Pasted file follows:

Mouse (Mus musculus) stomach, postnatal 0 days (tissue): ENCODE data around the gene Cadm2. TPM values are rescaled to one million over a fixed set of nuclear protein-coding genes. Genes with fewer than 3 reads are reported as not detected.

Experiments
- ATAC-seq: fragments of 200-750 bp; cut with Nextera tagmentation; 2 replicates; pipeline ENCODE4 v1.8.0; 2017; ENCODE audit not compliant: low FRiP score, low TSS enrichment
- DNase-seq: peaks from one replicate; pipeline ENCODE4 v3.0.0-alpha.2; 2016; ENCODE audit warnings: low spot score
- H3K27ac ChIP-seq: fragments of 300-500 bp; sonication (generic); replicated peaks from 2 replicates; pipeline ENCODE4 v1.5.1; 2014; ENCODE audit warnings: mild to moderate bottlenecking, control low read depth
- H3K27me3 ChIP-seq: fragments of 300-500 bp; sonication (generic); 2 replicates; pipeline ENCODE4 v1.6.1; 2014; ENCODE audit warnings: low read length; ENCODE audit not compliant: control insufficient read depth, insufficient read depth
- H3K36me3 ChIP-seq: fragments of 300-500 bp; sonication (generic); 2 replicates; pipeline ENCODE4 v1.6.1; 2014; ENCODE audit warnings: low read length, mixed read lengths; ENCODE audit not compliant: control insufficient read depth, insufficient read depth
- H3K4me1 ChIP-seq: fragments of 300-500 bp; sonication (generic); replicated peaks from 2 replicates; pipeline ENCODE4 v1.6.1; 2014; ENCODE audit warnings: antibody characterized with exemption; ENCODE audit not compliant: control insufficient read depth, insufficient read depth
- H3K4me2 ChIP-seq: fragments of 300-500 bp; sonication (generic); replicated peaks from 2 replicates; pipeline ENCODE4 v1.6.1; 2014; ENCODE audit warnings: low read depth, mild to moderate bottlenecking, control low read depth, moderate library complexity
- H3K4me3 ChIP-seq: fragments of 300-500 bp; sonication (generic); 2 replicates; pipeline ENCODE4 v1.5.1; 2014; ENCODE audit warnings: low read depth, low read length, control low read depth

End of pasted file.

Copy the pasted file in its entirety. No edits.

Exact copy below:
Mouse (Mus musculus) stomach, postnatal 0 days (tissue): ENCODE data around the gene Cadm2. TPM values are rescaled to one million over a fixed set of nuclear protein-coding genes. Genes with fewer than 3 reads are reported as not detected.

Experiments
- ATAC-seq: fragments of 200-750 bp; cut with Nextera tagmentation; 2 replicates; pipeline ENCODE4 v1.8.0; 2017; ENCODE audit not compliant: low FRiP score, low TSS enrichment
- DNase-seq: peaks from one replicate; pipeline ENCODE4 v3.0.0-alpha.2; 2016; ENCODE audit warnings: low spot score
- H3K27ac ChIP-seq: fragments of 300-500 bp; sonication (generic); replicated peaks from 2 replicates; pipeline ENCODE4 v1.5.1; 2014; ENCODE audit warnings: mild to moderate bottlenecking, control low read depth
- H3K27me3 ChIP-seq: fragments of 300-500 bp; sonication (generic); 2 replicates; pipeline ENCODE4 v1.6.1; 2014; ENCODE audit warnings: low read length; ENCODE audit not compliant: control insufficient read depth, insufficient read depth
- H3K36me3 ChIP-seq: fragments of 300-500 bp; sonication (generic); 2 replicates; pipeline ENCODE4 v1.6.1; 2014; ENCODE audit warnings: low read length, mixed read lengths; ENCODE audit not compliant: control insufficient read depth, insufficient read depth
- H3K4me1 ChIP-seq: fragments of 300-500 bp; sonication (generic); replicated peaks from 2 replicates; pipeline ENCODE4 v1.6.1; 2014; ENCODE audit warnings: antibody characterized with exemption; ENCODE audit not compliant: control insufficient read depth, insufficient read depth
- H3K4me2 ChIP-seq: fragments of 300-500 bp; sonication (generic); replicated peaks from 2 replicates; pipeline ENCODE4 v1.6.1; 2014; ENCODE audit warnings: low read depth, mild to moderate bottlenecking, control low read depth, moderate library complexity
- H3K4me3 ChIP-seq: fragments of 300-500 bp; sonication (generic); 2 replicates; pipeline ENCODE4 v1.5.1; 2014; ENCODE audit warnings: low read depth, low read length, control low read depth